Or, You’re Welcome for the Prince Song Now Stuck in Your Head
I spent some time this morning working on my 1930s house party story. I would have had a great deal more time to work on the writing if I didn’t keep having to stop and do some research on what things are supposed to look like.
I know, I know, as a writer you’re supposed to forget all the pieces that need to be researched–write a note to look it up and move on–so you can focus on getting down the words, but I don’t work that way. For some reason it feels like defeat to just put brackets like [DESCRIBE THE DRESS HERE] and move on, knowing that what I just wrote is inadequate. I don’t do a lot of whole cloth revisioning unless I am changing the story, and while I do have to go back in and add a lot of “grounding” details, I find it easiest to pick out where to insert them when I’ve already at least sketched in the narrative break.
The problem, you see, is that I write like Jane Austen. I don’t care what people look like, or what rooms look like, or what dresses look like; when I take the time do more than a brushstroke on something, it’s because it’s important. I could probably get away with this better if I were writing contemporary stories, where I can assume the time and place are being auto-filled by my readers’ minds. But I’m not. I’m writing historical fiction, which needs to be anchored in historical details, and that means I actually have to stop and include sights, sounds, scents, and sensations.
I am extremely–and I do not use that word lightly here–introverted in real life. I live in my head, probably too much so, and I am often totally oblivious to the world around me except to note that it has not disappeared or been altered when I was not looking. Otherwise, I’m focused on my head space. Because of this, I tend to write characters who are likewise focused internally; they’re not stopping their train of thought in order to observe the ballroom. They just sort of see that it’s there, it still exists, nothing is out of place enough to jar them into noticing, and it’s just sort of vague and misty and obscure in the background of their thoughts.
That’s how Jane Austen wrote her novels. If she described something in detail, it was because she wanted to hit you over the head with what was being presented. This man is not merely wealthy he is LOADED. This girl is not merely pretty she is DROP DEAD GORGEOUS.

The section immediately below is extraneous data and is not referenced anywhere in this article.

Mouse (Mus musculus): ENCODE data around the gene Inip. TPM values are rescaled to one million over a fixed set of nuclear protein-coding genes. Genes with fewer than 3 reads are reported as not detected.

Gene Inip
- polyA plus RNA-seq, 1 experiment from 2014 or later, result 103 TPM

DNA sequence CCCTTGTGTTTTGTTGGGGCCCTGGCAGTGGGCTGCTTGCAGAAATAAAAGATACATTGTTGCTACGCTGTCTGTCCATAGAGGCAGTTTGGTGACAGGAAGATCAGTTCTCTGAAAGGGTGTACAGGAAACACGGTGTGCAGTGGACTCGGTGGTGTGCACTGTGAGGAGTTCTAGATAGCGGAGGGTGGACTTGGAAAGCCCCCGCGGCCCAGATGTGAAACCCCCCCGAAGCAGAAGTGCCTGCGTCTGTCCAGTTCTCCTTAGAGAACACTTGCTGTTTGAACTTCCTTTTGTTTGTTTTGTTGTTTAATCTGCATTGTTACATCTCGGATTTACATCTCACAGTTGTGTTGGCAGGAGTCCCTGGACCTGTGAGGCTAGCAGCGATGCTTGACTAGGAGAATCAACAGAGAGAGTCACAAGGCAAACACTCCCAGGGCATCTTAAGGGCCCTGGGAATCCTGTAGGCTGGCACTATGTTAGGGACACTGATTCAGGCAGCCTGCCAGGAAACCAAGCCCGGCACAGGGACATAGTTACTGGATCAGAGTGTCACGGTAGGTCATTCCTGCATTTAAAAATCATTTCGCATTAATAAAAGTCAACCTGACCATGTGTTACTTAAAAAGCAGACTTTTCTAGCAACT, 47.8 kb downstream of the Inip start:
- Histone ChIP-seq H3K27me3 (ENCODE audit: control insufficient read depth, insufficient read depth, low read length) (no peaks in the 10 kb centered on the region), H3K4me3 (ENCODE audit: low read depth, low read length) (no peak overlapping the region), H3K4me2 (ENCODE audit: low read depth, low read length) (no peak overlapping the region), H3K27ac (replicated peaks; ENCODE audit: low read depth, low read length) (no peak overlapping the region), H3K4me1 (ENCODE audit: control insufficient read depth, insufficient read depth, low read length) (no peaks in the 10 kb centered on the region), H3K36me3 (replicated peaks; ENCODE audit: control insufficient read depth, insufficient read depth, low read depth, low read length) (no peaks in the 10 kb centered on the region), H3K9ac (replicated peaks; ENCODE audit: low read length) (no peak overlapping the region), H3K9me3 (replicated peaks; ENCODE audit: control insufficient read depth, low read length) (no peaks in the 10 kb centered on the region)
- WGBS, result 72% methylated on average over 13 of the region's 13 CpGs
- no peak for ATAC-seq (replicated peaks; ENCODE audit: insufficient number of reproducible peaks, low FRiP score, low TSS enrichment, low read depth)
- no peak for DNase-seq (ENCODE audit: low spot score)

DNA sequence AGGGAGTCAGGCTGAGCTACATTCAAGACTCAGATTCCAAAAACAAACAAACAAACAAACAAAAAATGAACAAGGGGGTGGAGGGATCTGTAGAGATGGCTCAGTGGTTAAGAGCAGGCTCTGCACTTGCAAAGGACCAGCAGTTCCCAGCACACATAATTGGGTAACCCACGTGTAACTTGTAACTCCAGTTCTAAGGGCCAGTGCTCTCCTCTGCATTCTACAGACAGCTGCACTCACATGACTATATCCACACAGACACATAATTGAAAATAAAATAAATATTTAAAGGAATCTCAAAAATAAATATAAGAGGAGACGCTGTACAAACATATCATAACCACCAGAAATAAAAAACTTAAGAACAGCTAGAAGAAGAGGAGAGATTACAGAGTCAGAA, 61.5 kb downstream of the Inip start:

For the most part ignoring the physical world except as it directly affects the characters is how my natural narrative flow proceeds. (I am a highly solipsistic writer, apparently.) The only problem is that in my head, when I picture a scene, there is a scene there. It might be a bit vague, but I know how big the ballroom is and how crowded it is; I know whether the terrace is white or gray stone and whether it has railing. The vague but undeniable sense of place that is there for me, the author, is not there for my readers unless I give them words for it. So the real problem for me is finding moments to convey this information in the narrative.
This morning, when I was writing the scene in which our Intrepid Heroine arrives at The House where the course of her life will be Irrevocably Changed, I had to describe the house as she saw it, because arriving at the house was essentially the only thing that occurred in this segment. That meant first the driveway and surrounding scenery. Then the house itself from the outside. Then the front hall. Then the ballroom. Then the terrace and the pool out back. And then the view off of the patio.
So. Much. Description.
I could not have accomplished it without taking the time to find pictures that I could then work from. I don’t always have clear enough images in my mind to be able to describe scenes quickly and easily, so for me it is helpful to find a picture of something in the real world that matches what my mind is seeing and then just talk about what I see. Finding such an image invokes the loathesome “I’ll know it when I see it” feeling, but I really do know it when I see it and not before. I would not have had an installment for Friday without taking some of my writing time to do that research. Otherwise instead of the next thousand words of story, all I’d have had was 300 words of conversation in the car, and then [they reach the house – describe it]. Hardly a satisfying end to the first chapter.
I know that it’s a constraint that writers suggest using for a reason, and it probably works well for most people. But not for me. I will obsess over the missing information to such an extent that I waste more time fighting myself not to go look it up and figure it out right then than if I just looked it up in the moment and moved on. If I have to write description, I will waste three times the amount of time trying to painstakingly picture it in my mind than I would if I just do a few strategic Google Image searches for what I need.
Hm. I think what I’m saying is, I don’t know how I ever finished a story before I had the internet.